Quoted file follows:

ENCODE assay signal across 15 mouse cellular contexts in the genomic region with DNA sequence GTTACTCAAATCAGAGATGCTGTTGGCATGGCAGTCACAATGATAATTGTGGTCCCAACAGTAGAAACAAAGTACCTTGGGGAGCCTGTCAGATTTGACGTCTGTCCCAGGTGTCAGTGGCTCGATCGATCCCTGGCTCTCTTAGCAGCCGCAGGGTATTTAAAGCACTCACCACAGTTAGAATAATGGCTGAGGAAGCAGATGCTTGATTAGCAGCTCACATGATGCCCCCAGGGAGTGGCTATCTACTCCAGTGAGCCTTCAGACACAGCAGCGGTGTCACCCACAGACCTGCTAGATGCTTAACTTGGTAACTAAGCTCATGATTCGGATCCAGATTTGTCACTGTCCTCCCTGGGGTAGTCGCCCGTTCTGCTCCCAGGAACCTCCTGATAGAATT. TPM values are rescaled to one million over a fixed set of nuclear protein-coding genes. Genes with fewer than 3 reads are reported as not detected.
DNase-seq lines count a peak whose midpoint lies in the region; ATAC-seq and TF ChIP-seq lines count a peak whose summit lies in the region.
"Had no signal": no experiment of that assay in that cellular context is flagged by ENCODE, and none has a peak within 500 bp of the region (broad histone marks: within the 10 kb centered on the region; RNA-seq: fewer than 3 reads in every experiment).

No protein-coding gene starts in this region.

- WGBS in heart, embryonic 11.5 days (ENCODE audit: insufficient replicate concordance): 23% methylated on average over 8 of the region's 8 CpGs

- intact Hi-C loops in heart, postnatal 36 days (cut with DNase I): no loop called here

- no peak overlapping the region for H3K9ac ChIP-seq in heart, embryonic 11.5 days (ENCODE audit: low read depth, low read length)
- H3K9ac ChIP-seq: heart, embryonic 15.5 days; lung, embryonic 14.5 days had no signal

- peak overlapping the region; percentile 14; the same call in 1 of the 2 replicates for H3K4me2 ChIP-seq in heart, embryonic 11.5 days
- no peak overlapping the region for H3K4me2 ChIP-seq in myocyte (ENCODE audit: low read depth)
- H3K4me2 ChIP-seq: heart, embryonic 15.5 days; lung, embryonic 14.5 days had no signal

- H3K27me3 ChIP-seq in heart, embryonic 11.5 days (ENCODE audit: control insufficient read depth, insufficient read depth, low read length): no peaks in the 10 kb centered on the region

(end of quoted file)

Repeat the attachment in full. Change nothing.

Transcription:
ENCODE assay signal across 15 mouse cellular contexts in the genomic region with DNA sequence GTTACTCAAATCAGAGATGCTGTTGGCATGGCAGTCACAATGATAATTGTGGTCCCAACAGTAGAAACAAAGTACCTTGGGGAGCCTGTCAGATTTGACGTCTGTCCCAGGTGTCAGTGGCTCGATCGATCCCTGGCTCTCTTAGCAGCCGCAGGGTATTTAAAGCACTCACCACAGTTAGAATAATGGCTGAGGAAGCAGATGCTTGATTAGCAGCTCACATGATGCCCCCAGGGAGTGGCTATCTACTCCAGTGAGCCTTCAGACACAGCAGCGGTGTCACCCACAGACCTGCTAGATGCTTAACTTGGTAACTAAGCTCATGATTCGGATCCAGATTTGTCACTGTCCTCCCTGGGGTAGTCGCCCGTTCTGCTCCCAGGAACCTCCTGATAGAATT. TPM values are rescaled to one million over a fixed set of nuclear protein-coding genes. Genes with fewer than 3 reads are reported as not detected.
DNase-seq lines count a peak whose midpoint lies in the region; ATAC-seq and TF ChIP-seq lines count a peak whose summit lies in the region.
"Had no signal": no experiment of that assay in that cellular context is flagged by ENCODE, and none has a peak within 500 bp of the region (broad histone marks: within the 10 kb centered on the region; RNA-seq: fewer than 3 reads in every experiment).

No protein-coding gene starts in this region.

- WGBS in heart, embryonic 11.5 days (ENCODE audit: insufficient replicate concordance): 23% methylated on average over 8 of the region's 8 CpGs

- intact Hi-C loops in heart, postnatal 36 days (cut with DNase I): no loop called here

- no peak overlapping the region for H3K9ac ChIP-seq in heart, embryonic 11.5 days (ENCODE audit: low read depth, low read length)
- H3K9ac ChIP-seq: heart, embryonic 15.5 days; lung, embryonic 14.5 days had no signal

- peak overlapping the region; percentile 14; the same call in 1 of the 2 replicates for H3K4me2 ChIP-seq in heart, embryonic 11.5 days
- no peak overlapping the region for H3K4me2 ChIP-seq in myocyte (ENCODE audit: low read depth)
- H3K4me2 ChIP-seq: heart, embryonic 15.5 days; lung, embryonic 14.5 days had no signal

- H3K27me3 ChIP-seq in heart, embryonic 11.5 days (ENCODE audit: control insufficient read depth, insufficient read depth, low read length): no peaks in the 10 kb centered on the region